Thursday, June 23, 2011

Capitation doesn't slow health care cost growth

Early results show that putting doctors and hospitals on a budget — a payment method promoted as a way to curb health costs — has not saved money in Massachusetts, Attorney General Martha Coakley concluded in a report released yesterday. ...

In the report released yesterday, Coakley’s staff scrutinized Blue Cross Blue Shield of Massachusetts’ “alternative quality contract,’’ which Patrick has held up as a potential model for controlling health care costs. It gives doctors a fixed amount for each patient regardless of how much care the patient requires, and includes incentives for meeting quality measures. These types of global payment systems are supposed to encourage coordination of care and lessen unnecessary treatment because physicians are at risk if they exceed the budget — and can keep some of the extra if they come in below budget. ...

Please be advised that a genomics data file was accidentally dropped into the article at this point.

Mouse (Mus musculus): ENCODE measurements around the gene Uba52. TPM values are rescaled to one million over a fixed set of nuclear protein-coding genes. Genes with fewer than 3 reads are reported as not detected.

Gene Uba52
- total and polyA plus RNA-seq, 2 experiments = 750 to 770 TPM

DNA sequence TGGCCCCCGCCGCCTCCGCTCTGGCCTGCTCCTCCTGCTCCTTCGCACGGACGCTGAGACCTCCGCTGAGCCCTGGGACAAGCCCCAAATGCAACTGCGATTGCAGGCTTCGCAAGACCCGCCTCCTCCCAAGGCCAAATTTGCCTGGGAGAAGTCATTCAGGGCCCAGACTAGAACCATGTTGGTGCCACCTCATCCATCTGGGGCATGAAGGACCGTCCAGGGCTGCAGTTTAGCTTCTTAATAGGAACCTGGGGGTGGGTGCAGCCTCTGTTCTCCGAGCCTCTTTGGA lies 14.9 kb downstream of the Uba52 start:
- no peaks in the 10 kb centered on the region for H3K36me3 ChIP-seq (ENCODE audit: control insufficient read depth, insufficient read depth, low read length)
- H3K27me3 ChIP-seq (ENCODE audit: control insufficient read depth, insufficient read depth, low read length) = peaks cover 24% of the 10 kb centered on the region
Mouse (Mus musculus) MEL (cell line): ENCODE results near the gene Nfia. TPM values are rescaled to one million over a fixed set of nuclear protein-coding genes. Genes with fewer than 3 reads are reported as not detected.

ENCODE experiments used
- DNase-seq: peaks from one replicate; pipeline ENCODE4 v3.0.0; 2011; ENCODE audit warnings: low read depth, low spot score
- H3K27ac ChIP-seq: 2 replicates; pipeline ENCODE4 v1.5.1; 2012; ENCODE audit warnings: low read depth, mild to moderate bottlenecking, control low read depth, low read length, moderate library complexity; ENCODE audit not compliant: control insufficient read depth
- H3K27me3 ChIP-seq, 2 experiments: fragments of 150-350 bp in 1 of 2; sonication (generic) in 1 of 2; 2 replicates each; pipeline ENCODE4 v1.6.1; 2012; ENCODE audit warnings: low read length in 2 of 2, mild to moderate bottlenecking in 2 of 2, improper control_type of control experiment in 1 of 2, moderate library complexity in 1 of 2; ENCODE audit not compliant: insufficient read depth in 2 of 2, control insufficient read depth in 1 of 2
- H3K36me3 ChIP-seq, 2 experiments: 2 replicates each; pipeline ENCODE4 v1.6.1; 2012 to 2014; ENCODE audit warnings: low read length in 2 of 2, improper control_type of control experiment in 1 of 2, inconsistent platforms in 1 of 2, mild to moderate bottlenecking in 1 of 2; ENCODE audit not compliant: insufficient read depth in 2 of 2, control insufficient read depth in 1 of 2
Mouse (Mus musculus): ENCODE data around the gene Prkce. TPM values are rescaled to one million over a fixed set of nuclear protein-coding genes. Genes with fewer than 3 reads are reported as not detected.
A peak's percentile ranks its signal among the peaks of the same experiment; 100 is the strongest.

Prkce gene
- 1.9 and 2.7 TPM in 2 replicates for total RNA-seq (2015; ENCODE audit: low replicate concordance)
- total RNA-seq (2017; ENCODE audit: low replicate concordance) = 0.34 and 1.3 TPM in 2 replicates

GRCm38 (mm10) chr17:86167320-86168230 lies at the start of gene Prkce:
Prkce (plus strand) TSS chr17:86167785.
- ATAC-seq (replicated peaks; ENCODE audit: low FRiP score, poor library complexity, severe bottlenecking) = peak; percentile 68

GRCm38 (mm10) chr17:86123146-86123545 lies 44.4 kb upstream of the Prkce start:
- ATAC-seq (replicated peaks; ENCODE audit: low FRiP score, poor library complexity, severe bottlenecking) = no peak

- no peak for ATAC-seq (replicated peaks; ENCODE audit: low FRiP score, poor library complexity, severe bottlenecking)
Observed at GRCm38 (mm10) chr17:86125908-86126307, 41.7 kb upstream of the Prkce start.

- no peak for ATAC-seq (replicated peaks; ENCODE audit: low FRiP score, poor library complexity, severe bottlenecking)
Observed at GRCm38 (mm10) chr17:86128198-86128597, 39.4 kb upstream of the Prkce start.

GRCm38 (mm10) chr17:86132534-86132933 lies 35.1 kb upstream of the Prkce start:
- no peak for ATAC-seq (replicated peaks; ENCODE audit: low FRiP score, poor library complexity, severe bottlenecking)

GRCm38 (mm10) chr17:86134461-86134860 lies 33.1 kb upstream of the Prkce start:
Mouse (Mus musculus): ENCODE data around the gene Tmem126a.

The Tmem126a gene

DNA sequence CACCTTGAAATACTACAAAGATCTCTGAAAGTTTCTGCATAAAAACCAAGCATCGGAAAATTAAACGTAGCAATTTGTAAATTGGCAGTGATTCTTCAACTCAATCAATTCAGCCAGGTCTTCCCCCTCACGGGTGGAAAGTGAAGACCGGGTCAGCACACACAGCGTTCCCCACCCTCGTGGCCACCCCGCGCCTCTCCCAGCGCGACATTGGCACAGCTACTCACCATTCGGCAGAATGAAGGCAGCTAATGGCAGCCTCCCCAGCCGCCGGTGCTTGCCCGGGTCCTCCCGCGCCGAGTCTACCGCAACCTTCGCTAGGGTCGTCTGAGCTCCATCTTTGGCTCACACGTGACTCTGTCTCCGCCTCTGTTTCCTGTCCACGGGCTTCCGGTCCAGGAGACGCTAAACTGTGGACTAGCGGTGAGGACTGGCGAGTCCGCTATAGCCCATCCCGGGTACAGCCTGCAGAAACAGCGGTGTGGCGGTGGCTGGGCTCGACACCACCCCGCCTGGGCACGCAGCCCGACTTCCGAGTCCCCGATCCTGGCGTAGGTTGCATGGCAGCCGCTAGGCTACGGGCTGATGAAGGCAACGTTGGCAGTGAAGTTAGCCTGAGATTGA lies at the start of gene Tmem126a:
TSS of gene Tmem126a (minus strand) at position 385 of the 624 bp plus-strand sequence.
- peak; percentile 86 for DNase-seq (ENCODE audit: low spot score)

During the first year of the contract, from 2008 to 2009, Blue Cross’s payments to five physicians’ groups grew an average of 10 percent, compared with 1.7 percent for doctors not in the contract, the report said. Atrius, for example, was paid about 9 percent more in 2009 by Blue Cross than in the previous year.
--Liz Kowalczyk, Boston Globe, on yet another failed attempt to curb health care costs